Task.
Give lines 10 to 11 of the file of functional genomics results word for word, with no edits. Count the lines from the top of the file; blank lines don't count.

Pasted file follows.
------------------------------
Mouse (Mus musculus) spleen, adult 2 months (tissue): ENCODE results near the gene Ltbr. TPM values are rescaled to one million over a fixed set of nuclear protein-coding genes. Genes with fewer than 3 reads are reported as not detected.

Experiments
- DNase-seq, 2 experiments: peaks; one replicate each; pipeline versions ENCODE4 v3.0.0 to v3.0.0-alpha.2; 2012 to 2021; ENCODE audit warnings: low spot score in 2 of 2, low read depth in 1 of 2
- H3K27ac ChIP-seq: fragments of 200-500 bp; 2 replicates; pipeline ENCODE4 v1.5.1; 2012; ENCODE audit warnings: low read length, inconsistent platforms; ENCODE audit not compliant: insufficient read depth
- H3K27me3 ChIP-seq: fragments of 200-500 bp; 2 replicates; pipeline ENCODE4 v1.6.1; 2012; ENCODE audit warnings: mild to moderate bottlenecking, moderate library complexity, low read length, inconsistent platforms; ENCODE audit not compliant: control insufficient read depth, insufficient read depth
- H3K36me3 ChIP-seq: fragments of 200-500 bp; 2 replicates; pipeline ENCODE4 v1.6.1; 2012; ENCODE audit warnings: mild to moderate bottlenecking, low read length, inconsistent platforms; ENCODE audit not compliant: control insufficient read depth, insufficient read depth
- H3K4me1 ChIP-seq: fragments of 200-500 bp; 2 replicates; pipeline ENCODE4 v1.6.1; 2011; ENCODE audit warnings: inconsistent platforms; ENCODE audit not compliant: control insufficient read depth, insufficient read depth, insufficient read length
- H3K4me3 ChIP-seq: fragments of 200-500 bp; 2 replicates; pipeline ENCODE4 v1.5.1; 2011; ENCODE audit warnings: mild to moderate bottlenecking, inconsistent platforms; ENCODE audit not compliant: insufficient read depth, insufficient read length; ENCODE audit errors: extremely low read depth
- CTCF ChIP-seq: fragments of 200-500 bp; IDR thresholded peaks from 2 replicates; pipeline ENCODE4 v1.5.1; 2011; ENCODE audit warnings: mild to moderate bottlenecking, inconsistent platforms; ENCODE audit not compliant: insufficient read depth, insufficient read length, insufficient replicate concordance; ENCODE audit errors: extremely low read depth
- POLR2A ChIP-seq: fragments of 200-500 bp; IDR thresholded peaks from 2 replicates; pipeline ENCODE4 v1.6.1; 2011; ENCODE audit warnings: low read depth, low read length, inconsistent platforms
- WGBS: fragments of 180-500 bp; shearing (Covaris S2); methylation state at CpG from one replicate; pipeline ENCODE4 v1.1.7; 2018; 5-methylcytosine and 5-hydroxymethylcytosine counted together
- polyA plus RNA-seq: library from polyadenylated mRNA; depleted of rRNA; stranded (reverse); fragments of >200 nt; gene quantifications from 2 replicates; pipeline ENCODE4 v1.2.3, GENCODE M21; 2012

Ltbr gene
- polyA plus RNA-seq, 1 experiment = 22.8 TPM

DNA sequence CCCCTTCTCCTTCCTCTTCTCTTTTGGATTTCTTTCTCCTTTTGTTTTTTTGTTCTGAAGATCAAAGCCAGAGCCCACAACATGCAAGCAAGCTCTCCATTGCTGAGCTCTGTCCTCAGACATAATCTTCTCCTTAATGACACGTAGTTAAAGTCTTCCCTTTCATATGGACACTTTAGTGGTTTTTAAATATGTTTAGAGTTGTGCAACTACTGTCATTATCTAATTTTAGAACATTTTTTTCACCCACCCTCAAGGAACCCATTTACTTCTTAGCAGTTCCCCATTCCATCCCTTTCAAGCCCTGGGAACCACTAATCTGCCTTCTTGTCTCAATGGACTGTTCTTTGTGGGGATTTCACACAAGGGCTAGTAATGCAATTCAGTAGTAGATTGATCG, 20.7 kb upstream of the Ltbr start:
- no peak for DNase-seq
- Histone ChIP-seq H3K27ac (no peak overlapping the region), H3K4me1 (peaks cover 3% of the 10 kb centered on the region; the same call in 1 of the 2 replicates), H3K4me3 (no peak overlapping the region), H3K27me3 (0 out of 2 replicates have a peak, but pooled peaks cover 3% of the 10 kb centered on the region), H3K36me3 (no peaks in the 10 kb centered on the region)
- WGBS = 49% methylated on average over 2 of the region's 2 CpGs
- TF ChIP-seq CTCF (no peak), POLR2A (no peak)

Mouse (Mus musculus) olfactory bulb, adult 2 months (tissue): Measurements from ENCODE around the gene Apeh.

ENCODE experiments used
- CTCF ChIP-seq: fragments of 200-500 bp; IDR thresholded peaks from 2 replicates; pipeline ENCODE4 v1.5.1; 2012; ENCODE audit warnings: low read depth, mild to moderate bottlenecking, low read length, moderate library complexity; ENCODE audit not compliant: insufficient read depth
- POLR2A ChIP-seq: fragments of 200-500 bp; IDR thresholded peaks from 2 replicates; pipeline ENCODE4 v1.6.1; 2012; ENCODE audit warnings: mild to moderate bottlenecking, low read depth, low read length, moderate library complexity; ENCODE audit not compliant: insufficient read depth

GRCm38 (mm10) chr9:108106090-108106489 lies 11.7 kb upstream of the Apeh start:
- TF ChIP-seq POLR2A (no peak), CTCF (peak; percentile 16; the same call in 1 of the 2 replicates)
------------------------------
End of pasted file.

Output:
- POLR2A ChIP-seq: fragments of 200-500 bp; IDR thresholded peaks from 2 replicates; pipeline ENCODE4 v1.6.1; 2011; ENCODE audit warnings: low read depth, low read length, inconsistent platforms
- WGBS: fragments of 180-500 bp; shearing (Covaris S2); methylation state at CpG from one replicate; pipeline ENCODE4 v1.1.7; 2018; 5-methylcytosine and 5-hydroxymethylcytosine counted together